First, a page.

Method for Estimating a Logging Tool Response in a Layered Formation

Abstract

A logging method and a logging tool for approximating a logging tool response in a layered formation are provided. The method includes obtaining a first layered profile of at least one first measurement log provided by a logging tool using a squaring process, obtaining a filtered measurement log from the first layered profile using a forward physical model for the logging tool, and estimating an approximation of the forward physical model using a parameterized function so as to provide a first logging tool response.

Claims

1 . A method for estimating at least one logging tool response in a layered formation, the method comprising: a) obtaining a first layered profile of at least one first measurement log of at least one first formation property provided by a logging tool using a squaring process; b) obtaining a filtered measurement from the first layered profile using a forward physical model for the logging tool; and c) estimating an approximation of the forward physical model using a parameterized function so as to provide a first logging tool response. 2 . The method according to claim 1 , wherein the at least one first formation property is selected from the group comprising permittivity, conductivity, and resistivity. 3 . The method according to claim 1 , the method further comprising: d) deconvolving the at least one first measurement log to correct the at least one first measurement log from shoulder bed effects; e) obtaining a second layered profile of at least one second measurement log of at least one second formation property provided by the logging tool using a squaring process; f) obtaining a filtered measurement from the second layered profile using a forward physical model for the logging tool; g) estimating an approximation of the forward physical model using a parameterized function so as to provide a second logging tool response; h) deconvolving the at least one second measurement log using the approximation of the forward physical model to correct the at least one second measurement log from shoulder bed effects; and i) when the at least one second measurement log comprises a plurality of second measurement logs, repeating g) and h) for the rest of the second measurement logs. 4 . The method according to claim 1 , wherein the at least one first measurement log is taken at a first predetermined frequency. 5 . The method according to claim 4 , wherein the second measurement log is taken at a second predetermined frequency. 6 . The method according to claim 3 , wherein the first frequency is higher than the second frequency. 7 . The method according to claim 3 , wherein deconvolving the at least one first measurement log is performed by using the approximation of the forward physical model. 8 . The method according to claim 3 , wherein the at least one second formation property is selected from the group comprising permittivity, conductivity, and resistivity. 9 . The method according to claim 3 , wherein the at least one first formation property is permittivity and the at least one second formation property is conductivity. 10 . The method according to claim 1 , further comprising decoupling vertical and radial shoulder beds effects. 11 . The method according to claim 3 , wherein deconvolving the approximated first logging tool response and/or deconvolving the approximated second logging tool response each comprises: j) determining layer boundaries; k) correcting the at least one first measurement log and/or the at least one second measurement log from vertical shoulder beds effects; l) performing a radial inversion on each layer independently to assess the at least one first formation property and/or the at least one second formation property in each radial zone. 12 . A method for estimating at least one logging tool response in a layered formation, the method comprising: a) selecting at least one first measurement log taken at a first frequency so as to provide a first logging tool response; b) approximating the first logging tool response for the at least one first measurement log; c) deconvolving the at least one first measurement log using the approximated first logging tool response to correct the at least one first measurement log from shoulder bed effects; d) selecting at least one second measurement log taken at a second frequency lower than the first frequency; e) approximating the second logging tool response for the at least one second measurement log using the deconvolved at least one first measurement log; f) deconvolving the at least one second measurement log using the approximated second logging tool response to correct the at least one second measurement log from shoulder bed effects; and g) when the at least one second measurement log comprises a plurality of second measurement logs, repeating d) to f) for the rest of the second measurement logs. 13 . The method according to claim 12 , wherein approximating the first logging tool response and/or approximating the second logging tool response comprises: obtaining a filtered measurement from the at least one first and/or second measurement log using a model for the logging tool; and estimating an approximation of the model using a parameterized function so as to provide a first and/or second logging tool response. 14 . The method according to claim 13 , wherein obtaining a filtered measurement from the at least one first and/or second measurement log is performed using a forward physical model. 15 . A logging tool configured to perform a method according to claim 1 . 16 . An apparatus for determining at least one first formation property of a layered formation surrounding a borehole, the apparatus comprising: a logging tool according to claim 15 ; at least one transmitting antenna; and a plurality of receiving antennas spaced in relation to the at least one transmitting antenna.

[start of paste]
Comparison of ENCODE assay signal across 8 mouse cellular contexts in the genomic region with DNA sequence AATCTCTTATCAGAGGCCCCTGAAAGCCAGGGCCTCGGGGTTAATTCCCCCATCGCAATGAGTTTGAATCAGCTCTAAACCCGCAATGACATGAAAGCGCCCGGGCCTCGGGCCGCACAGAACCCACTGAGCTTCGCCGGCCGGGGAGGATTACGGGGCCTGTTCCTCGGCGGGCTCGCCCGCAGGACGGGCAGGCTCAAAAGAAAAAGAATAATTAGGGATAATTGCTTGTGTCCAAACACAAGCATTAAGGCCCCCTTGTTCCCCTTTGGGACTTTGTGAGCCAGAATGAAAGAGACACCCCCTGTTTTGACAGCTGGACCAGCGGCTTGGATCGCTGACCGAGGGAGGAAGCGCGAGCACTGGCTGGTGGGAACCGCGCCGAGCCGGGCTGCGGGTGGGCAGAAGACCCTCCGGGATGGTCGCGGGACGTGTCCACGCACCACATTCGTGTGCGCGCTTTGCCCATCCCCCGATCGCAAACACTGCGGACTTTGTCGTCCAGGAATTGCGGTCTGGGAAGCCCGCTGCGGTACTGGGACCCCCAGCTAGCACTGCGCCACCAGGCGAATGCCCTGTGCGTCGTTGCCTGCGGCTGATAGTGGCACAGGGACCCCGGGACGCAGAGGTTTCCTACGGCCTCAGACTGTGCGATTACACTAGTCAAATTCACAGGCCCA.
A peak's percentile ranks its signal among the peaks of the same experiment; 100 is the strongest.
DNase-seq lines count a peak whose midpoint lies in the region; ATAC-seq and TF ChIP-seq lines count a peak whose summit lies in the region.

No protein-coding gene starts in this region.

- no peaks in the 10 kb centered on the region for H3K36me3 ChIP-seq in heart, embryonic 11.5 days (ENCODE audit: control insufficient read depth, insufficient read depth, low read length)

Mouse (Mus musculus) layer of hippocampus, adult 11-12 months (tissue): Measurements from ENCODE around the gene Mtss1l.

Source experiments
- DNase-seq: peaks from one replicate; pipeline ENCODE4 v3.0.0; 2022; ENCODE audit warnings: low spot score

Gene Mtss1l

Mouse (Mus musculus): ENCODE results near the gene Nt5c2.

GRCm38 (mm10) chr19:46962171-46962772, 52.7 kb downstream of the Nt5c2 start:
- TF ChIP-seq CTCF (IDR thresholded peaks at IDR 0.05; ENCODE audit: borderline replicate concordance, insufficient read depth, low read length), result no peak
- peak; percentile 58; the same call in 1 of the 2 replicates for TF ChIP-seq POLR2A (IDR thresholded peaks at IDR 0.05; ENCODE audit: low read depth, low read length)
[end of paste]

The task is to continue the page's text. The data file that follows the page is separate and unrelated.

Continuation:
RELATED APPLICATIONS [0001] This application is a continuation-in-part of and claims the benefit of priority to PCT/1132012/050396, filed January 2012, which claims the benefit of priority to European Patent Application 11290055.0, filed Jan. 28, 2011. FIELD OF THE DISCLOSURE [0002] The present disclosure relates to a method for estimating at least one logging tool response in a layered formation, a logging tool configured to perform such a method, as well as an apparatus for determining at least one formation property of a layered formation surrounding a borehole. BACKGROUND OF THE DISCLOSURE [0003] The measurements of downhole formation properties surrounding a borehole, such as for example the measurement of the dielectric permittivity of a formation, are known to provide useful information about the formations. The formation properties of different materials forming the formations may vary, so that the measurement of the formation properties can be a useful means for evaluating the formation. Logging methods and tools for this purpose have been developed over the years. [0004] In layered formations, shoulder beds may have undesirable effects on measurement logs performed to estimate formation properties. Shoulder beds effects may be present in thinly laminated formations. In the present description and in the following claims, thinly laminated formations are formations comprising thin laminations, such as for example smaller than 6 inches. [0005] Further, shoulder beds effects may particularly affect measurement logs taken at relatively low frequencies, such as for example lower than 400 MHz. [0006] Original log profiles may be either smoothed with overshoot and undershoot patterns, or distorted. This can lead to an erroneous estimation of the formation properties. [0007] It is therefore desirable to correct any shoulder beds effects so as to obtain accurate measurements of downhole formation properties. In order to correct any shoulder beds effects, a tool response or multiple tool responses in layered formations should be approximated with good accuracy. SUMMARY OF THE DISCLOSURE [0008] The present disclosure provides a method for estimating at least one logging tool response in a layered formation, the method comprising: [0009] a) obtaining a first layered profile of at least one first measurement log of at least one first formation property provided by a logging tool using a squaring process; [0010] b) obtaining a filtered measurement from the first layered profile using a forward physical model for the logging tool; and [0011] c) estimating an approximation of the forward physical model using a parameterized function so as to provide a first logging tool response. [0012] Further, the present disclosure provides a method for estimating at least one logging tool response in a layered formation, the method comprising: [0013] a) selecting at least one first measurement log taken at a first frequency so as to provide a first logging tool response; [0014] b) approximating the first logging tool response for the at least one first measurement log; [0015] c) deconvolving the at least one first measurement log using the approximated first logging tool response to correct the at least one first measurement log from shoulder bed effects; [0016] d) selecting at least one second measurement log taken at a second frequency lower than the first frequency; [0017] e) approximating the second logging tool response for the at least one second measurement log using the deconvolved at least one first measurement log; [0018] f) deconvolving the at least one second measurement log using the approximated second logging tool response to correct the at least one second measurement log from shoulder bed effects; and [0019] g) when the at least one second measurement log comprises a plurality of second measurement logs, repeating d) to f) for the rest of the second measurement logs. [0020] Further, the present disclosure provides a logging tool configured to perform such methods and an apparatus for determining at least one formation property of a layered formation surrounding a borehole. The apparatus comprises: a logging tool as defined above; at least one transmitting antenna; and a plurality of receiving antennas spaced in relation to the at least one transmitting antenna. LIST OF DRAWING FIGURES [0024] FIG. 1 shows an example of an onshore hydrocarbon well location. [0025] FIG. 2 shows a top cross-section view of a hydrocarbon layered formation. [0026] FIG. 3 shows two different views of an apparatus according to one embodiment of the present disclosure. [0027] FIG. 4 shows a workflow of an embodiment of the method described herein. [0028] FIG. 5 shows results obtained from a squaring process according to an embodiment of the method of the present disclosure. [0029] FIG. 6 shows results obtained from a forward modeling according to an embodiment of the method of the present disclosure. [0030] FIGS. 7 and 8 show results obtained according to an embodiment of the method of the present disclosure implemented on conductivity data obtained by a dielectric tool. DETAILED DESCRIPTION OF EMBODIMENTS OF THE DISCLOSURE [0031] In the following, embodiments of a method for estimating at least one logging tool response in a layered formation, of a logging tool configured to perform such a method, as well as of an apparatus for determining at least one formation property of a layered formation surrounding a borehole will be described. [0032] The method according to the present disclosure results in an improvement of the vertical resolution of the at least one logging tool response. [0033] If not otherwise indicated, the values of any formation property will be assumed to be constant in each layer of the layered formation. [0034] FIG. 1 schematically shows an onshore hydrocarbon well location and surface equipments SE above a hydrocarbon layered formation GF after drilling operation has been carried out and before a casing string is run and cementing operations are carried out. FIG. 2 is a top cross-section view in the layered formation GF. A borehole WBH is filled with a fluid mixture DM. The fluid mixture DM is a mixture of drilling fluid and drilling mud. A wellbore wall WBW screens the particles of mud suspended into the fluid mixture DM. Thus, a shallow layer of mud, known in the art with the name of mudcake MC, forms on the wellbore wall WBW. A flushed or invaded zone IZ forming a first concentric volume surrounds the borehole WBH. The fluid mixture DM filtrates through the mudcake MC and penetrates into the formation, forming an invaded zone IZ. The radial depth of the invaded zone IZ varies from a few inch to a few feet. A virgin zone VZ surrounds the invaded zone IZ. The virgin zone VZ is only filled with the natural formation fluid. A further transition zone may be present between the invaded zone IZ and the virgin zone VZ. [0035] In the example shown in FIG. 1 , an apparatus for determining at least one formation property of a layered formation surrounding the borehole WBH is shown. [0036] The apparatus comprises a logging tool TL configured to perform an embodiment of the method according to the present disclosure. Examples of suitable logging tools are described in U.S. patent application Ser. No. 11/816,309 and U.S. Pat. Nos. 7,242,194 and 7,256,582, the entirety of which documents is herein incorporated by reference. [0037] Further, in FIG. 1 , surface equipments SE comprise an oil rig OR and a surface unit SU for deploying the logging tool TL. The surface unit SU may be a vehicle coupled to the logging tool TL by a line LN. Further, the surface unit SU comprises an appropriate device for determining the depth position of the logging tool TL relatively to the surface level. The logging tool TL may comprise a centralizer. The centralizer may comprise a plurality of mechanical arms which can be deployed radially for contacting the wellbore wall WBW. The mechanical arms ensure a correct positioning of the logging TL tool along the central axis of the borehole WBH. The logging tool TL comprises various sensors and provides various measurement data related to the layered formation GF and/or to the fluid mixture DM. These measurement data are collected by the logging tool TL and transmitted to the surface unit SU. [0038] The surface unit SU comprises processing circuitry, for example including appropriate electronic and software arrangements for processing, analyzing and storing the measurement data provided by the logging tool TL. According to another embodiment, such processing circuitry may be located downhole in or near the logging tool TL. Such processing circuitry is capable of handling all the processing functionality pertaining to the various measurements and models described herein. [0039] Although FIG. 1 is shown for a wireline application, the embodiments described herein are equally applicable to a logging while drilling application. In other words, the logging tool may be attached to a separate wire or cable controlling the movements of the logging tool, as shown in the embodiment of FIG. 1 , but it is also possible for the different functionality of the logging tool to be incorporated into the actual drill pipe, for example on the drill collar. Thus, improved imaging techniques can be obtained and used during the initial drilling stage. [0040] As shown in FIG. 3 , the logging tool TL comprises a pad 2 adapted for engagement with the borehole WBH. The pad 2 may be a conductive metal housing, and for example may be made of a metallic material such as stainless steel. The pad 2 is coupled to the logging tool TL by a deploying arrangement, for example an arm, that enables the deployment of the pad 2 , from the logging tool TL into the borehole WBH. Once the logging tool TL is positioned at a desired depth, the pad 2 can be deployed from the logging tool TL against the wellbore wall WBW by a deploying arrangement, for example an arm. [0041] Further, according to an embodiment, the above-mentioned apparatus comprises at least one transmitting antenna and a plurality of receiving antennas spaced in relation to the at least one transmitting antenna. An embodiment of the apparatus is shown in FIG. 3 , showing two different profile views of the logging tool TL. The first profile is viewed as seen from the layered formation GF, while the second profile is viewed side-on to the layered formation GF and shows the logging tool TL aligned adjacent to the mudcake MC. In the embodiment of FIG. 3 , the apparatus comprises two transmitters 7 , 7 ′ and eight receivers distributed axially along a length of the logging tool TL. In FIG. 3 , there are four receivers, designated by 9 A, 9 B, 10 A and 10 B and located above an upper transmitter 7 , and other four receivers, designated by 5 A, 5 B, 6 A and 6 B and located below a lower transmitter 7 ′, and two further receivers designated by 11 A, 11 B, and located between the upper 7 and the lower transmitter 7 ′. [0042] It is possible to configure the two transmitting antennas to define a central point between them. As shown in FIG. 3 , each antenna is spaced from a distance d 0 from the central point. The distance d 0 defines the depth of investigation, whereas the distance d 1 between the two transmitters defines the vertical resolution. The eight receiving antennas can be grouped into sets, for example 4 sets, wherein each set comprises two receiving antennas positioned on each side of the transmitting antennas. By varying the spacing of the sets of receiving antennas from the central point it is possible to vary the depth of investigation of the tool. In other words, the respective sets of receiving antennas, being at different spacings from the central points, are able to investigate at different radial depths into the formation. [0043] Thus, the transmitter/receiver arrangement shown in FIG. 3 relies on electromagnetic wave propagation for measurements. The general principle of these measurements is to record at a receiver the voltage induced by a propagating electromagnetic field emitted at a transmitter. [0044] According to an embodiment of the present disclosure, a method for estimating at least one logging tool response in a layered formation may refer to a method wherein the logging tool TL is a dielectric tool. In case of a resistivity logging tool, the formation property is resistivity. However, any other kind of measurement logs are possible. Although embodiments of the present disclosure refer to measurements of the conductivity and the permittivity of the formation, other formation properties may be measured. [0045] With reference to a dielectric tool, according to an embodiment a method for estimating at least one tool response comprises obtaining a first layered profile of at least one first measurement log of permittivity. The at least one first measurement log may be taken at a first predetermined frequency. [0046] According to an embodiment, the at least one first measurement log may include a plurality of measurements. [0047] The first layered profile may be obtained by using a squaring process. The squaring process provides a squared log capturing the environment in terms of layer thickness distribution and property distribution within the layers. An example of results obtained from a squaring process according to an embodiment of the method of the present disclosure is shown in FIG. 5 . [0048] A filtered measurement may be obtained from the first layered profile using a forward physical model for the logging tool. Forward modeling is described in, e.g., Weng Cho Chew, Waves and Fields in Inhomogenous Media, ISBN: 978-0-7803-4749-6, January 1999, Wiley-IEEE Press. [0049] The method may be performed by an approximation model of a forward physical model. An approximation of the forward physical model may be estimated using a parameterized function so as to provide a first logging tool response. [0050] The forward physical model may be approximated by a parameterized and simplified approximation model that is fast to run and particularly, but not exclusively, useful and practical for layered formations. [0051] According to an embodiment, the approximation can be expressed as follows: [0000] x meas ( z )= FM ( x true )+noise≈ƒ( x true , α)+noise [0000] where: x true (z) represents the at least initial one log to be recovered. x true (z) is a function of depth and is not affected by shoulder beds effects: it is a squared log; x meas (z) represents the at least one measurement log provided by the logging tool. x meas (z) is a function of depth and may be affected by shoulder beds effects and/or noise; FM represents a forward model where the input(s) the original squared log; and ƒ represents a function that approximates the layered forward model. [0056] The function ƒ may be parameterized by a parameter vector α. [0057] According to an embodiment, the approximation of the forward physical model may be, for example, a convolution, i.e. a linear approximation. However, the approximation of the forward physical model may be any other kind of function, for instance a polynomial approximation. [0058] In case of convolution, the vector α is composed of the values of the convolution kernel and the shoulder beds effect may behave like a direct filter. [0059] In case of polynomial approximation, the vector α is composed of the coefficients of the polynomial. [0060] The function ƒ may be nonlinear on the parameter vector α. [0061] The logs x meas and x true may be complex functions of the depth. In this case, the function ƒ is a complex function. [0062] According to an embodiment, a convolution is used. In such embodiment, the approximation model may be for example expressed by a convolution kernel k: [0000] x meas ( z )= FM ( x true ( z ))+noise≈ k ( x true ( z ))+ x true ( z )+noise [0063] By using the squaring process, the dynamic logging tool response is estimated, thus performing a local estimation of the logging tool response. The dynamic estimation may take account, for example, of the layer profiles and of the environment. [0064] According to an embodiment, the above-mentioned approximation may be used as input for a subsequent deconvolution algorithm for correcting the at least one measurement log from shoulder beds effects. [0065] Example of deconvolution are disclosed in U.S. Pat. No. 4,467,425, U.S. Pat. No. 4,818,946, U.S. Pat. No. 4,837 517, U.S. Pat. No. 5,867,806, U.S. Pat. No. 5,867,806, U.S. Pat. No. 7,286,937, K. Turner, D. Tones, Roland Chemali, Halliburton Logging Services , “A new algorithm for automatic shoulder bed correction of dual laterolog tools”, SPWLA 32 Annual Logging Symposium, Jun. 16-19, 1991, and Pierre Weiss, Laure Blanc-Feraud, Gilles Aubert, “Efficient Schemes for Total Variation Minimization Under Constraints in Image Processing”, SIAM Journal on Scientific Computing, Volume 31 Issue 3, February 2009, which are all incorporated by reference herewith. [0066] According to an embodiment, the method further comprises deconvolving the at least one first measurement log to correct the at least one first measurement log from shoulder bed effects. [0067] The method may further comprise decoupling vertical and radial shoulder beds effects. [0068] According to an embodiment, deconvolving the at least one first measurement log may comprise determining layer boundaries, correcting the at least one first measurement log from vertical shoulder beds effects, and performing a radial inversion on each layer independently to assess the at least one first formation property in each radial zone. [0069] The method herein described for estimating at least one tool response in a layered formation may be also applied to multiple logging tool responses. The method may be performed also for estimating multiple logging tool responses, i.e. for processing multiple measurements of different type, for example the above-mentioned at least one first measurement log taken at a first frequency and at least one second measurement log, which may be taken at a second frequency. The second frequency may be lower or greater than the first frequency. According to an embodiment, the second frequency may be lower than the first frequency. [0070] However, the multiple measurements of different type may be measurements taken at the same predetermined frequency. For example, when the logging tool is a propagation logging tool comprising an array of transmitters and receivers with different frequencies, spacings and polarizations, the propagating waves may be varied according to frequency, spacing and/or polarization for determining the properties of the formation. Using electromagnetic waves having different spacings, frequency and polarization result in an extraction of more accurate radial information of the borehole characteristics. An example of such a logging tool is available from Schlumberger and designated as Dielectric Scanner™. Such a logging tool is for example described in US patent application US 2009/0309601, which is hereby incorporated by reference in its entirety. [0071] When the method is intended to estimate multiple tool responses, the method may comprise obtaining a second layered profile of at least one second measurement log provided by the tool using a squaring process. [0072] According to an embodiment of the present disclosure, the at least one second formation property is conductivity. However, according to further embodiments, the at least one second formation property is conductivity and permittivity. The at least one second measurement log may be of other kind: for example, a resistivity measurement or a nuclear measurement may be performed. [0073] The method may further comprise obtaining a filtered measurement from the second layered profile using a forward physical model for the logging tool, estimating an approximation of the forward physical model using a parameterized function so as to provide a second logging tool response, deconvolving the at least one second measurement log to correct the at least one second measurement log from shoulder bed effects, and, when the at least one second measurement log comprises a plurality of second measurement logs, repeating, for the rest of the second measurement logs, estimating the approximation of the forward physical model using a parameterized function so as to provide a second tool logging response and deconvolving the at least one second measurement log to correct the at least one second measurement log from shoulder bed effects. [0074] The method may further comprise decoupling vertical and radial shoulder beds effects also with reference to the at least one second measurement log. [0075] Deconvolving the at least one second measurement log may comprise determining layer boundaries, correcting the at least one second measurement log from vertical shoulder beds effects, and performing a radial inversion on each layer independently to assess the at least one second formation property in each radial zone. [0076] When the method is intended to estimate multiple logging tool responses, any shoulder beds effects from measurement logs taken at multiple frequencies may be corrected. [0077] According to an embodiment, the formation layer boundary locations are determined from selected measurement logs taken at a first, relatively higher frequency by approximating the tool response by a direct filter. Then, a deconvolution procedure may be performed. [0078] The deconvolution may be based on a two-term energy minimization: the first term relates the measured dielectric properties to the original dielectric properties via a convolution, while the second term is an a priori term favoring step function versus depth solutions. With the knowledge of boundary locations for each formation layer, the formation properties within each layer for each measurement log are estimated using the logging tool response approximated for that particular measurement log. [0079] Such a method may be applied also to anisotropic formations. For instance, by adding an automatic detection of anisotropic layers and an iterative estimation of the related anisotropy ratio in the workflow, deconvolution results similar to isotropic formations may be obtained. [0080] The method may also be applied to analyze formations having radial effects such as standoff, mudcake, and radial invasion. The analysis on the radial effects can be performed independently and sequentially with respect to the vertical deconvolution. [0081] For a tool response approximated by a convolution, the deconvolution may be expressed as DCV(x meas (z),α). The deconvolution allows for the recovery of the initial profiles from the measurements upon a knowledge of the approximation model parameterized by α. [0082] The corrected profiles, {tilde over (x)}(z), can then be expressed as follows: [0000] {tilde over (x)} ( z )= DCV ( x meas ( z )) [0000] where the deconvolution algorithm works well when {tilde over (x)}(z)≈x true (z). [0083] In the case of a deconvolution, the DCV operation may have the following form: [0000] x ~  ( z ) = DCV  ( x meas  ( z ) ) = min x  (  x meas - k * x  2 + λ . L  ( x ) ) [0000] where L(x) is a regularization term. This regularization may be, for instance, the total variation, which is the integration of the absolute value of the gradient of x over the depth interval where the deconvolution is performed: [0000] L ( x )= TV ( x )=∫| 59 x ( z )| dz [0084] FIG. 4 shows a workflow according to one embodiment of the method described herein. The approximation procedure may include squaring the measurements to obtain the layer boundary locations and the property values that can be used as inputs for the forward model. [0085] FIG. 5 shows results obtained from a squaring process according to an embodiment of the method of the present disclosure. In FIG. 5 , the X-axis represents the depth index and the Y-axis represents the formation property, for example resistivity. The continuous line represents the measurements and the dotted line represents the layered profiles extracted from the measurements. [0086] The squaring process provides as output a squared log—named x meas,squared to define the layer boundaries and the property values for each layer. The squared log does not have to exactly match the measurement profiles, but only to capture a sketch of the measurement profiles. In the example shown in FIG. 5 , some peaks are missing. [0087] Subsequently, the forward model may be applied to the layered profiles (squared log) obtained as described above to derive the filtered measurements. [0088] FIG. 6 shows an example of results from such forward modeling. In FIG. 6 , the X-axis represents the depth index and the Y-axis represents the formation property, such as for example conductivity. The continuous line represents the measurements and dotted line represents the filtered measurements. The filtered measurements can be denoted as x meas,meas (z). [0089] In case of a convolution approximation, the approximation model may be then estimated by the following equation: [0000] x meas,meas ( z )= FM ( x meas,squared)≈ƒ(α, x meas,squared ) [0000] where the parameter α characterizing ƒ is an unknown vector. [0090] In the case of a convolution, i.e. of a linear approximation, the previous equation can be written as: [0000] x meas,meas ( z )≈ A ( x meas,squared )α [0000] where A is a known matrix depending on the input measurements. In this case, this equation can be solved by a least squares estimation. [0091] An embodiment of a method for correcting shoulder beds effects from measurement logs taken at multiple frequencies in a layered formation is described in the following. [0092] The first logging tool response for a measurement log taken at the first, relatively higher frequency is approximated to determine the formation layer boundary locations. The measurement taken at the first frequency may be selected because that measurement may have a relatively good vertical resolution and the shoulder beds effects can be relatively weak. The approximation procedure described herein or any other suitable approximation procedures can be used to approximate the logging tool response. [0093] The measurement log is then deconvolved using the deconvolution algorithm described herein or any other suitable deconvolution algorithms. The resulting log can be denoted as “deconvolved log”. This corrected log is assumed to have a constant property value within each layer (squared log). [0094] Then a new measurement log is selected, and the tool response for the newly selected measurement log may be estimated using either a squared version of the measurement as described above or the deconvolved log determined as described above. [0095] The new measurement log is deconvolved and the corresponding tool response approximation is refined using an iterative procedure. [0096] In order to process more measurement logs, new measurement logs are selected, and the tool response for the newly selected logs is approximated using the deconvolved measurement log determined as described above. [0097] A specific order for processing the measurement logs may be defined with an a priori knowledge about the log profile similarities and the propagation of previously deconvolved measurement logs may be used for consistently approximating the tool responses. [0098] An algorithm for the above method may be summarized as follows: [0099] Step 1. Initialization of the procedure selection of a measurement log, x meas 0 (z), taken at the first, relatively higher frequency; approximation of the first logging tool response for the measurement log characterized by α 0 ; deconvolution of the measurement log where the results can be given by [0000] DCV ( x meas 0 ( z ),α 0 )= {tilde over (x)} 0 [0103] Step 2. Initialization of the loop [0000] n=0 [0104] Step 3. Selection of a new measurement log with similar layer profiles: x meas n+1 ( z ) (similarity x n+1 (z)≈x n (z), implied by an a priori knowledge) [0105] Step 4. Approximation of the tool response for the new measurement log using, e.g., the equation: [0000] FM n+1 ( {tilde over (x)} n )≈ƒ(α n+1 ,{tilde over (x)} n ) [0000] where FM n+1 is the forward model corresponding to the new measurement log indexed n+1 and α n+1 is an unknown vector; [0106] Step 5. Refining of approximation [0107] Deconvolution: e.g., DCV(x meas n+1 (z),α n+1 )={tilde over (x)} n+1 [0108] Refining of α n+1 by using, e.g., the equation: [0000] FM n+1 ({tilde over (x)} n+1 )≈ƒ(α n+1 ,{tilde over (x)} n+1 ) [0109] Deconvolution with the updated α n+1 using, e.g., the equation: [0000] DCV ( x meas n+1 ( z ),α n+1 )= {tilde over (x)} n+1 [0110] Step 6. n=n+1 [0111] Go to step 3. [0112] Various logging tools can offer formation measurements over a wide range of frequencies. [0113] The above method for estimating multiple tool responses may be for example implemented on a logging tool available from Schlumberger and designated as Dielectric Scanner™. [0114] The logging tool may be incorporated in an apparatus for determining a plurality of formation properties, the apparatus comprising a logging tool as described above, at least one transmitting antenna mounted, and a plurality of spaced receiving antennas in relation to the at least one transmitting antenna. [0115] According to an embodiment, the apparatus comprises a plurality of transmitters and receivers capable of propagating electromagnetic waves through the formation, measuring circuitry for measuring effects of the formation on the propagating waves, and control circuit arranged to combine the effects of the propagating waves that are varied according to frequency, spacing and polarization for determining the properties of the formation. [0116] According to an embodiment, the apparatus may have two dipole orientations—longitudinal and transverse—, four spacings, and four frequencies. The method implemented on this apparatus may be summarized as follows: an initialization is done with longitudinal orientation, spacing 4 , highest frequency F 3 ; a propagation is done through the spacings, with the same orientation: initialize (spacing 3 , longitudinal, F 3 ), (spacing 2 , longitudinal, F 3 ); a propagation is then done through the polarizations: initialize (spacing 4 , transverse, F 3 ); a propagation is then done through the frequencies, for the longitudinal orientation: initialize (spacing 4 , longitudinal, F 2 ). [0121] FIGS. 7 and 8 show example results where the above-mentioned method is implemented on conductivity data obtained by a dielectric tool. In FIGS. 7 and 8 , the curves represent the data to be corrected and the measurements with shoulder beds effects. Each track corresponds to a specific frequency and a specific orientation and each curve corresponds to a specific spacing. The results show that the embodiment of the method described herein can substantially remove the shoulder beds effects on the measurements. [0122] Vertical and radial shoulder beds effects may be decoupled. Where decoupling is made, the method described herein offers further advantages including treating both effects sequentially, thereby avoiding the use of a time-consuming and potentially unstable 2D-inversion procedure. Compared to the conventional techniques for vertical resolution enhancement, the method described herein may provide intrinsic resolution at about one inch and on microwave frequency range. In particular, the method described herein can improve the accuracy on the layered profiles and hence reduce the overshoots and undershoots on the estimation of formation properties, even on low frequency measurement logs, where strong shoulder beds effect can distort the initial logs. The initial vertical resolution can be recovered for all frequencies such that the uncertainty on the petrophysical properties including water-filled porosity, water salinity and rock textural factor, which are mostly derived from low frequencies measurements, may be reduced. As a result, a quantitative description of highly laminated reservoirs such as thin beds can be obtained.